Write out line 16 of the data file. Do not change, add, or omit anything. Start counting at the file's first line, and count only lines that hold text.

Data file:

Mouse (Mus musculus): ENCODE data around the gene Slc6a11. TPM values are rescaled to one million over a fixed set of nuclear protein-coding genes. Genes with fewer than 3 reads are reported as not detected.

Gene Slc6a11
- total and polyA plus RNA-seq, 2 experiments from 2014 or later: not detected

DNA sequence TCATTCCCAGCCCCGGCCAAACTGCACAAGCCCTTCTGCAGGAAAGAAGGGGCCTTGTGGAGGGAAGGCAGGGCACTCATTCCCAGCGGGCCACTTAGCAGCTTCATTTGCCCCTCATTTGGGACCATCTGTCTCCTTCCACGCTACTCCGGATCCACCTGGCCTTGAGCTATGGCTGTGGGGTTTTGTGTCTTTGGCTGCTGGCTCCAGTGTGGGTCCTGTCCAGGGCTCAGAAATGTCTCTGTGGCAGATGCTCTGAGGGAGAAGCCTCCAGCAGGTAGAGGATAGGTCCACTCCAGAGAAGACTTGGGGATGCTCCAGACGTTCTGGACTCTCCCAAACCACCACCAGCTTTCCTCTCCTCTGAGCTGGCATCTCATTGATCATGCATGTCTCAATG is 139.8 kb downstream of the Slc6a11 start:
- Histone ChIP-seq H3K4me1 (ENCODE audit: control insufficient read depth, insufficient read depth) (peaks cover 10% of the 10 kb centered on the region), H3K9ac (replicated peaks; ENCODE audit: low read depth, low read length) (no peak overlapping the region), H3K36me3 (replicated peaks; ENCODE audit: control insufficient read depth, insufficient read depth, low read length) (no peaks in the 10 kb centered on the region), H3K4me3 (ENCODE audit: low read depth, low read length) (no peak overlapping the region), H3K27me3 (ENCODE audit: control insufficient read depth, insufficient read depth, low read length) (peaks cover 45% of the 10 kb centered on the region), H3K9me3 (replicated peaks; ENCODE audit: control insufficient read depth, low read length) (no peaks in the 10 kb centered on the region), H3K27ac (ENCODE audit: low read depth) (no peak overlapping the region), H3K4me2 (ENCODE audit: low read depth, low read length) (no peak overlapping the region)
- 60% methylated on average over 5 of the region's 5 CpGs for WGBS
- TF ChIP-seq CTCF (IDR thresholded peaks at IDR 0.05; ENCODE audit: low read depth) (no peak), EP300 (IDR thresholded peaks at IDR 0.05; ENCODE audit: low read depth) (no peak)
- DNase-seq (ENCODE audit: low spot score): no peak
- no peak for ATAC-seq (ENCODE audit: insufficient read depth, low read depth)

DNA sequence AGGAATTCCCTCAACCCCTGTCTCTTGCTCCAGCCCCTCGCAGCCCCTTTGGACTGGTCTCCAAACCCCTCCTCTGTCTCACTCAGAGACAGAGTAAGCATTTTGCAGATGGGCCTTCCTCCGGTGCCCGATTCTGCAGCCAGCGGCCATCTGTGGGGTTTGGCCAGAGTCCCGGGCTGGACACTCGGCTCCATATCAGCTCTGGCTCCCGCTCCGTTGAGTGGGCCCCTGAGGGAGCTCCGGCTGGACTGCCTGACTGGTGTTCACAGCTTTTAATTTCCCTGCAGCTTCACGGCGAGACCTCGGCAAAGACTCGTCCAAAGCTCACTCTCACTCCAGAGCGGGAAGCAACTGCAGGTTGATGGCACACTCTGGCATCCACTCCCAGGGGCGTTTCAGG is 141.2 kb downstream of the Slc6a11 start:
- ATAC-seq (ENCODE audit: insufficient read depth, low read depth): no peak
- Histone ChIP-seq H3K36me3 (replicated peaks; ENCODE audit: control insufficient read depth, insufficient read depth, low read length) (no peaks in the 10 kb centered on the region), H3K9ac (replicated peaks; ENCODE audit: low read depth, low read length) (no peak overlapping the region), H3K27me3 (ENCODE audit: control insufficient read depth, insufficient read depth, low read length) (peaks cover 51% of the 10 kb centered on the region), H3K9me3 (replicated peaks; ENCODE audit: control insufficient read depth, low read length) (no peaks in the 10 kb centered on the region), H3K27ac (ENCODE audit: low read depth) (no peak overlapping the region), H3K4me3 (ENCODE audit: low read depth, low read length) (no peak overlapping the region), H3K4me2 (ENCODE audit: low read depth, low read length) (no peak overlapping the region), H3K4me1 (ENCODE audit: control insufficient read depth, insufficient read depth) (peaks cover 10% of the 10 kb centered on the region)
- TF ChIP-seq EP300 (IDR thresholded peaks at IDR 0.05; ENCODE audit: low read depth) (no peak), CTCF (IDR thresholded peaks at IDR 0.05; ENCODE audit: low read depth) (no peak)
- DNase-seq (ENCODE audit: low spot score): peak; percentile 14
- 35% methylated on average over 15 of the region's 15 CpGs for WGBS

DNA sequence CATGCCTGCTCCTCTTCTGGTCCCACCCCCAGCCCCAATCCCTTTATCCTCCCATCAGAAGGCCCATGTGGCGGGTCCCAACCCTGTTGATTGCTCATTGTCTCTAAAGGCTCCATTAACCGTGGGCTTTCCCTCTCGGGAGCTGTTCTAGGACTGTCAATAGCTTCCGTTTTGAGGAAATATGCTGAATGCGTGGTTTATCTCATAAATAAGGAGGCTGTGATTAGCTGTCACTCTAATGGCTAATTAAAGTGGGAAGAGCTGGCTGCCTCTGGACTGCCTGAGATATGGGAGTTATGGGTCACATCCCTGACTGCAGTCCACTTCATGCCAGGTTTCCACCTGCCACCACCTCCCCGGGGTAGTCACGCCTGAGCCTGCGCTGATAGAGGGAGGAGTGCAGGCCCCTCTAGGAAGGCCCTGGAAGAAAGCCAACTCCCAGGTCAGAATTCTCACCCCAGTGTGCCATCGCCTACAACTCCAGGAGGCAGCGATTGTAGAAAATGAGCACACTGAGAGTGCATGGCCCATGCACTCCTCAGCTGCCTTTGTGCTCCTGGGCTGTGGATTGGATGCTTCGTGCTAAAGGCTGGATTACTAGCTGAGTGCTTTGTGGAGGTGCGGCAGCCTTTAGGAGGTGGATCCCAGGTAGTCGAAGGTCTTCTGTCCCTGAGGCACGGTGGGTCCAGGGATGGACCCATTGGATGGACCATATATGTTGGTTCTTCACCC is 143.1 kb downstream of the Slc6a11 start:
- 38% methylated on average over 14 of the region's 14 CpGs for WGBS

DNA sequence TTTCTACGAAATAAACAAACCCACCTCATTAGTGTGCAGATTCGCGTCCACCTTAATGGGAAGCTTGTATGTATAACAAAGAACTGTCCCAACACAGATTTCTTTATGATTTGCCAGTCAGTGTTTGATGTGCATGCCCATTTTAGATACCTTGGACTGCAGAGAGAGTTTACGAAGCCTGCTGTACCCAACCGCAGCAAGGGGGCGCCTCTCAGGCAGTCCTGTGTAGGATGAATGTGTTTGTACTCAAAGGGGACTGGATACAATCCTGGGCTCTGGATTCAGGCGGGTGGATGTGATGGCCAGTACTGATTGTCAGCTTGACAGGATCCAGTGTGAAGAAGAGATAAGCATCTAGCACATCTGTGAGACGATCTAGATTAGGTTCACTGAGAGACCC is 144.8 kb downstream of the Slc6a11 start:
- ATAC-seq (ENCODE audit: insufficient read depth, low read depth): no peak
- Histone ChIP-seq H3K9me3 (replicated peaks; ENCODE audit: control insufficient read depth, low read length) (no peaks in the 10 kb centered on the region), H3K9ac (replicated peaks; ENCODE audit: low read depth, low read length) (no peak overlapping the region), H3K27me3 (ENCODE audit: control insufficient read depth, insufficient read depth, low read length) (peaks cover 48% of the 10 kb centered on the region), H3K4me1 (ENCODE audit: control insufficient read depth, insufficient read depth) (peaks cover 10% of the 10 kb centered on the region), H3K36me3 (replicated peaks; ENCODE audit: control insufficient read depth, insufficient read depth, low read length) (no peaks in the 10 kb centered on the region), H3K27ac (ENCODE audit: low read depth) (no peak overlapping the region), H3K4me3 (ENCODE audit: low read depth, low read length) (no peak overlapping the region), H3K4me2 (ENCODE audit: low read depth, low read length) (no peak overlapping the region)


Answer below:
DNA sequence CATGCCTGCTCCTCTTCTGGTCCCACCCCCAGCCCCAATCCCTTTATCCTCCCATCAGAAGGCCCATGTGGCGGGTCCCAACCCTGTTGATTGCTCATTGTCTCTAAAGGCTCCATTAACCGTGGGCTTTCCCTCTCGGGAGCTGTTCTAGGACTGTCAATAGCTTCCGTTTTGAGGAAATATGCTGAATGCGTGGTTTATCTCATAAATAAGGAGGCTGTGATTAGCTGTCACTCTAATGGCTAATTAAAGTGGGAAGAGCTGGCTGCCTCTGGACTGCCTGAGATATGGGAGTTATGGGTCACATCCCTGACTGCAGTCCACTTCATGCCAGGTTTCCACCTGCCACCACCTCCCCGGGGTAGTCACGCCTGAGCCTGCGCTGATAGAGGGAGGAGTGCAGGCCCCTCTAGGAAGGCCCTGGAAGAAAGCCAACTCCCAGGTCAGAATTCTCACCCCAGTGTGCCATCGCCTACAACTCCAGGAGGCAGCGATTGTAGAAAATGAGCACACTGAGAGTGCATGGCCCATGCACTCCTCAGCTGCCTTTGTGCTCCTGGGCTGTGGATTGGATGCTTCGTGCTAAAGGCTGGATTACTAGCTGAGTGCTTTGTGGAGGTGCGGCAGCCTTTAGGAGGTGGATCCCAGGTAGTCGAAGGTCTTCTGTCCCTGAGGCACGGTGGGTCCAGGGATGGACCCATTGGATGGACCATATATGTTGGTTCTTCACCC is 143.1 kb downstream of the Slc6a11 start: